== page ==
Hangtags are coupons that hang on a string around a bottle. Check the fine print, not all hangtags on wine bottles require an alcohol purchase.
A peelie coupon is a coupon attached to a product. You can only take the coupon if you buy the product. Never just take a “peelie” off the product.
Printable Coupons are sometimes referred to as IPs. They may be on a company’s website. Many can be found on popular printable coupon sites like Smart Source, Coupons. com, and Red Plum.
There are limits on printing printable coupons. The normal printing limit is 2 but sometimes it’s 1. You will most likely need to download Coupon Software to print these offers. This is usually only required the first time you print.
Snail Mail Coupon
These usually come from signing up for a sample. If you have a favorite brand, you should visit their website and sign up for their mailing list to receive coupons. If you don’t like a ton of emails you can set up an email dedicated only to coupons.
Sunday Insert Coupon
The Smart Source (SS), Red Plum/Vlassis (RP), and PGBrandSaver (PG) are coupon inserts that come in the Sunday newspaper. You may also receive them in the mail with your grocery ad.
A tear pad coupon is a pad of coupons found near a product. You can also find them on display stands in the store.
Understanding Your Coupons
Now that you know what different coupons look like and where you can find them, I’m going to help you understand your coupons. They may look complex but it’s really simple to understand manufacturer coupons once you get the hang of couponing.
Step 1. You need to identify the “Coupon Type” on your coupon. The two different coupon types are a “manufacturer coupon” and a “store coupon”.
-Manufacturer coupons can be redeemed anywhere coupons are accepted. Most stores accept manufacturer coupons but you should always make sure they are accepted so you aren’t disappointed.
–Store coupons are for a specific store. An example would be a “Kmart Coupon”, you can only use that coupon at Kmart. Some stores accept competitor coupons so in that case, you could use the coupon at a different store. You should always check with your store to see if they accept competitor coupons.
Step 2. Look at the “Expiration Date”. Stores don’t accept expired coupons unless they specify otherwise.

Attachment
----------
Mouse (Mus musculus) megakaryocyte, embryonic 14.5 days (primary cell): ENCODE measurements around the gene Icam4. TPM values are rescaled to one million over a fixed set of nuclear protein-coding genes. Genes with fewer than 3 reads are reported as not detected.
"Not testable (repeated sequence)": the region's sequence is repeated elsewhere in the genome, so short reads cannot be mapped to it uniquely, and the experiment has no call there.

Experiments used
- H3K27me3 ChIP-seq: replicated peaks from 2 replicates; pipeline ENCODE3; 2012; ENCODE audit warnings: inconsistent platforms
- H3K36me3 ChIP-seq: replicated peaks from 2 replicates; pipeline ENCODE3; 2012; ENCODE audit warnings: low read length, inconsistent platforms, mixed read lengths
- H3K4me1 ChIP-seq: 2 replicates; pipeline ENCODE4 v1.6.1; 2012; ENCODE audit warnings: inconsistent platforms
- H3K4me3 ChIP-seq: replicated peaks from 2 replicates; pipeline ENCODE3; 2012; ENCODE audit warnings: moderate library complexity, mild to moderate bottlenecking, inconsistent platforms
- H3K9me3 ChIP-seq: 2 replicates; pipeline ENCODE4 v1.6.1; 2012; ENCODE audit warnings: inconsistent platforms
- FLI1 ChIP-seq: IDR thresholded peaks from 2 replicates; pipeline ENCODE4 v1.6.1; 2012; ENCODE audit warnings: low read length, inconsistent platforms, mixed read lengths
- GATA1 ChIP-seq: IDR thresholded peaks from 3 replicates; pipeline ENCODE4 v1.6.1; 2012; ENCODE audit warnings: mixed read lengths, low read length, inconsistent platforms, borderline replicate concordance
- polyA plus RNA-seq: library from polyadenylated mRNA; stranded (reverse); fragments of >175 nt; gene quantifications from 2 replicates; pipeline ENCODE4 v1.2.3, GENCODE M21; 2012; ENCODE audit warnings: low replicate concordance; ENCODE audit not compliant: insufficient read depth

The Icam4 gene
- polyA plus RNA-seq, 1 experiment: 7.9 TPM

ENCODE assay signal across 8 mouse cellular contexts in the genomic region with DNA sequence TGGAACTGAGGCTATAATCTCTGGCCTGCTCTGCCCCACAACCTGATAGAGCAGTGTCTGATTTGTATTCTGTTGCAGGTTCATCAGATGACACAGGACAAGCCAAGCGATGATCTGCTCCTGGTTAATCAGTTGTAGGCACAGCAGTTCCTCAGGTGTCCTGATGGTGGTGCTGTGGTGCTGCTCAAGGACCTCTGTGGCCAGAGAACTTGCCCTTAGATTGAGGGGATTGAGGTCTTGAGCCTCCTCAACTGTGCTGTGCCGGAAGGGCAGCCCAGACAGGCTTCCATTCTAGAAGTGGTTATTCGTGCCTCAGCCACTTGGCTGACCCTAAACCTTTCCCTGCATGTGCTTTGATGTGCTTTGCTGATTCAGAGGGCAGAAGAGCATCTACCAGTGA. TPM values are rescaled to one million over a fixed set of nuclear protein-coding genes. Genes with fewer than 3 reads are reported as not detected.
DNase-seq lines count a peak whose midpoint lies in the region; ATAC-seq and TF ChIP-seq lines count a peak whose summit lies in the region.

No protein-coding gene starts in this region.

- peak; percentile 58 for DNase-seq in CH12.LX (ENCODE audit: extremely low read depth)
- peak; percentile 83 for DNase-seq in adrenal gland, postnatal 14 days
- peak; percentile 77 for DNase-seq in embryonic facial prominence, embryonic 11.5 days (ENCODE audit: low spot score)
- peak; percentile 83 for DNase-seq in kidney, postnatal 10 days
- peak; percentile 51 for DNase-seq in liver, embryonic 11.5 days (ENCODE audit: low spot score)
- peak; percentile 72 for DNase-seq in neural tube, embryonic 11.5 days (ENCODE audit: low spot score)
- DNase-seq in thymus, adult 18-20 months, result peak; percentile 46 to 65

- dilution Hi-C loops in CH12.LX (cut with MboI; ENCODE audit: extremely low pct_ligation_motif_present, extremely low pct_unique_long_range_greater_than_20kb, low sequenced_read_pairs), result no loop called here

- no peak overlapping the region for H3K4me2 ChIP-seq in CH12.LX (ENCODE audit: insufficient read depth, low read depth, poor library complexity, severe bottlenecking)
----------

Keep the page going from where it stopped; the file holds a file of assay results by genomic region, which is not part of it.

Step 3. Look at the “Value of the Coupon”. In this situation, the coupon is $2/1 of the specified product. That means you need to purchase (1) in order to use the coupon. Don’t use the picture on the coupon to determine what product to buy. Sometimes the picture is a different product. It’s important to pay attention to the wording.
Step 4. Look at the “Use of Coupon”. Sometimes you can only use (4) of the same coupons in a transaction. If you use more than what’s allowed, the coupon won’t work.
Here’s the most common wording on a coupon:
One Coupon per Purchase. If you buy one bottle of ketchup, you can use one manufacturer’s coupon for that bottle. If you want to use another coupon for the same item you must purchase another item. You are not allowed to use two manufacturers’ coupons on one item. If you have 10 coupons, you’ll need 10 products.
One Coupon per Item Purchased: This means the same as “One coupon per purchase”.
One Coupon per Transaction. You are only allowed one coupon for this item for each transaction. This means if you buy two or more of the same item you’ll need to do separate transactions.
Step 5. Look at the “Barcode”. You need to make sure that it’s clear and nothing is cut off or it won’t scan.
Sometimes coupons will say “Do Not Double” or “Do Not Triple”. Ignore this if your store advertises that they double or triple coupons. The coupon says this because the manufacturer is stating that they won’t pay for the additional discount.
The store that accepts the coupon will pay the difference in the amount. This is the store’s way of getting more people to shop at their store.
Keep in mind that every coupon has these things in a different location. For example, the “expiration date” may be at the bottom of the coupon. Each coupon will have all these things if it’s a valid coupon.
How to Organize Coupons
I started out with a little accordion coupon organizer from my local Dollar Store. To check out more options click this Coupon Organizers link.